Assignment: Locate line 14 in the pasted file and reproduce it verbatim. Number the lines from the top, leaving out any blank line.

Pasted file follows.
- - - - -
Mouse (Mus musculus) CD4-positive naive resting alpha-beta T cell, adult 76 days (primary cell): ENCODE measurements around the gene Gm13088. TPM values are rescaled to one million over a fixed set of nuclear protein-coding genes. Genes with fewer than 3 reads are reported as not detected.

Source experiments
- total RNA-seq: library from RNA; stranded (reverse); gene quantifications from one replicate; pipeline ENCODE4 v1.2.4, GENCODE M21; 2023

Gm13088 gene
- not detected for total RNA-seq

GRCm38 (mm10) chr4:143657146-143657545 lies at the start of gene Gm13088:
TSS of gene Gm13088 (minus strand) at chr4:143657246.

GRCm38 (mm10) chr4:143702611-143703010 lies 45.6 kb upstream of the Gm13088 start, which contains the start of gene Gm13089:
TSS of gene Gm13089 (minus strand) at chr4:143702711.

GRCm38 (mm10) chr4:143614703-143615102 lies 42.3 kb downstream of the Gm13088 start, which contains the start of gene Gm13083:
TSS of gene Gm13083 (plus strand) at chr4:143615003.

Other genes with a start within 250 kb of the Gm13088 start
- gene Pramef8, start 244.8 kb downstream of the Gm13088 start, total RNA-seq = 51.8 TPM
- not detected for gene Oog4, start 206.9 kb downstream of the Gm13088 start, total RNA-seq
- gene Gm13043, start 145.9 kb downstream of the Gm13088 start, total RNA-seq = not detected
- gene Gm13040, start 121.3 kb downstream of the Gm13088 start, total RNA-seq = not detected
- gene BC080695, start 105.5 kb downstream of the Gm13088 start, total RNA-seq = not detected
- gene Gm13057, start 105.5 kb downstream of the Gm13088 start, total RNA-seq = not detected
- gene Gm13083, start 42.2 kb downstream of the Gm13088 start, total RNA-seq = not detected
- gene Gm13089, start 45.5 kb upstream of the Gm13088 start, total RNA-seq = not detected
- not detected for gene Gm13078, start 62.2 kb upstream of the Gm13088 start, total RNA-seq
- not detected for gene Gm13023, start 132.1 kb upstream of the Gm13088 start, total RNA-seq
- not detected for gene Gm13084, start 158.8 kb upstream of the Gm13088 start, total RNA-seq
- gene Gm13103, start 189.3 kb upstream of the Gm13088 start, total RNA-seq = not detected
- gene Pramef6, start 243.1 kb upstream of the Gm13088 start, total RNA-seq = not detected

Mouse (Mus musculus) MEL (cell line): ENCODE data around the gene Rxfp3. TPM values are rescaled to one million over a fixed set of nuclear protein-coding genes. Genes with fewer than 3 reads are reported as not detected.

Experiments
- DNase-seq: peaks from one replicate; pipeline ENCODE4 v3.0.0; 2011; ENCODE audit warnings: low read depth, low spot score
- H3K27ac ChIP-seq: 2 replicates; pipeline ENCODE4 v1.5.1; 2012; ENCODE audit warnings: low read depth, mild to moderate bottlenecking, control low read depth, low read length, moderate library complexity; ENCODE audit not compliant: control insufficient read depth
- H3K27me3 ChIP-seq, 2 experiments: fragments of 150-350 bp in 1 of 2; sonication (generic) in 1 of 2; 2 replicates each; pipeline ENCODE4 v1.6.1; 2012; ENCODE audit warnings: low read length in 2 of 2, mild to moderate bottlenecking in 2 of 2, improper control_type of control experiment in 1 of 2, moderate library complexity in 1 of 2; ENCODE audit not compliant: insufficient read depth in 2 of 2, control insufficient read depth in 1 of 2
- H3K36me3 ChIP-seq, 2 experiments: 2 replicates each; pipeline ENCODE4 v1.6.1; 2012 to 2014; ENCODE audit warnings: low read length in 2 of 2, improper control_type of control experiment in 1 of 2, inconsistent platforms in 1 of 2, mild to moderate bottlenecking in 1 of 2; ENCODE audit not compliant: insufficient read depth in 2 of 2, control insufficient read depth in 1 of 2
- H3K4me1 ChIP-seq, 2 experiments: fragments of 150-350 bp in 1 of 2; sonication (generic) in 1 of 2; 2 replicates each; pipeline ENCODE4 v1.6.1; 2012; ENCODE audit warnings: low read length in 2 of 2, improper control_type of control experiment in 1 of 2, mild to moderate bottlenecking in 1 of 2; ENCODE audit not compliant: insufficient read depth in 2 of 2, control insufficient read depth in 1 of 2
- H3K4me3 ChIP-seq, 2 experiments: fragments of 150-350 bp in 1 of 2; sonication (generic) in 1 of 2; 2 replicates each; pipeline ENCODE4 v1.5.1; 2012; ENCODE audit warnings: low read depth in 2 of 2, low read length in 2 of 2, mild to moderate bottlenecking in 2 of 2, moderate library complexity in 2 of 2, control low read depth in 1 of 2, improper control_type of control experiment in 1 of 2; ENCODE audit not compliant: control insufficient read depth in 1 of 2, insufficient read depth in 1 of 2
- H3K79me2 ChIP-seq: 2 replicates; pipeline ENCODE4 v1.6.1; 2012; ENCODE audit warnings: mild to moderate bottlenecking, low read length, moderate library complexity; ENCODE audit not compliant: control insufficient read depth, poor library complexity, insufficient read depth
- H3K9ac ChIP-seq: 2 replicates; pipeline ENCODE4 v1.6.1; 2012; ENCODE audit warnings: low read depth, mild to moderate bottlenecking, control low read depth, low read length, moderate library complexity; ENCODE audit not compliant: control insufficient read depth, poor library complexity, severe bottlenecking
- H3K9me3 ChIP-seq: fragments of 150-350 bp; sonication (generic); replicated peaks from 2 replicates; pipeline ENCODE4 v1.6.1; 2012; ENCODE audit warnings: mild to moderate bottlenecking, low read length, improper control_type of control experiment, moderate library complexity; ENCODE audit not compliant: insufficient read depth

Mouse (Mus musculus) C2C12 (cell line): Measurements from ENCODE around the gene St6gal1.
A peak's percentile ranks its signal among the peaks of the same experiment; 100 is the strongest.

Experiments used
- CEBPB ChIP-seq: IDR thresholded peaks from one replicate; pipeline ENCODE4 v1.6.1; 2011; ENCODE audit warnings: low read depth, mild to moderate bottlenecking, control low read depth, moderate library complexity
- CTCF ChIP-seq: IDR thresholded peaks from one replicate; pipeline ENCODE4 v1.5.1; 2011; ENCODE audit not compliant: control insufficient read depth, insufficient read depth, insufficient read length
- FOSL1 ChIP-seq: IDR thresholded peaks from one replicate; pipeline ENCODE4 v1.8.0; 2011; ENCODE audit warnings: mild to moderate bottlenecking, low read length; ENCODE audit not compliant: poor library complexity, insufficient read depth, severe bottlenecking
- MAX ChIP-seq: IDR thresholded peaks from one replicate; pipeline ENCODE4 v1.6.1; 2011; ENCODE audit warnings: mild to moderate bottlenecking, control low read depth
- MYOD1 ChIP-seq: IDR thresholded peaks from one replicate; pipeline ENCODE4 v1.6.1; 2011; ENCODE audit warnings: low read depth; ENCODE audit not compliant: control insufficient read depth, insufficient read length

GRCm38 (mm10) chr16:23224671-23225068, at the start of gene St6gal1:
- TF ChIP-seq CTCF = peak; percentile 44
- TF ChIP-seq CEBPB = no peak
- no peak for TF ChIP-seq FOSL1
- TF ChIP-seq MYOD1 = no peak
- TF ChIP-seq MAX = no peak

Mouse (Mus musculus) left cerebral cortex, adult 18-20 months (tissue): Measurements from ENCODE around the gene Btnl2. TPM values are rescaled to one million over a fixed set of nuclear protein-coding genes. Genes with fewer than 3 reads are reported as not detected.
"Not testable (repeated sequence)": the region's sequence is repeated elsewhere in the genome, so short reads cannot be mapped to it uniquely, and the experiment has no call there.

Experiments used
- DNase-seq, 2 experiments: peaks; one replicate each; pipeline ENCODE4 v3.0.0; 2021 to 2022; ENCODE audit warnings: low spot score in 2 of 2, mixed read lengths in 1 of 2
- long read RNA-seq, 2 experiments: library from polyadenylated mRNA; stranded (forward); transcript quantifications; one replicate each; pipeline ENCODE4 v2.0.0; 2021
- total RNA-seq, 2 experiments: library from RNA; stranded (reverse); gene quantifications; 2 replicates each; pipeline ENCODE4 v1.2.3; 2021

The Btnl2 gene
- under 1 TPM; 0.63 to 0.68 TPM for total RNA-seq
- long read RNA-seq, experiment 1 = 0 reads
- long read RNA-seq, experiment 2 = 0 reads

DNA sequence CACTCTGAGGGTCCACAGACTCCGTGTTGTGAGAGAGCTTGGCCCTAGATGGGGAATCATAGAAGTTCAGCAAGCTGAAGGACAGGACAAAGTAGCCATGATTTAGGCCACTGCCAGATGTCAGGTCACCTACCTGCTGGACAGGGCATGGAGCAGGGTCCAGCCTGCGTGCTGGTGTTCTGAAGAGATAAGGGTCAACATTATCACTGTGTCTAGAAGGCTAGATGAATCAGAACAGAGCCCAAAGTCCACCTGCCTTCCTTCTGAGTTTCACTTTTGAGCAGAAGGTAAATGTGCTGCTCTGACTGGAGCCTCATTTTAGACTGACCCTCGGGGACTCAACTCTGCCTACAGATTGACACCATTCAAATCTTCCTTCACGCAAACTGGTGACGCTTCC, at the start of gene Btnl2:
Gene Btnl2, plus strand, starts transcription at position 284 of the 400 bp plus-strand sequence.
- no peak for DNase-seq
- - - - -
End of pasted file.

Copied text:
- not detected for gene Oog4, start 206.9 kb downstream of the Gm13088 start, total RNA-seq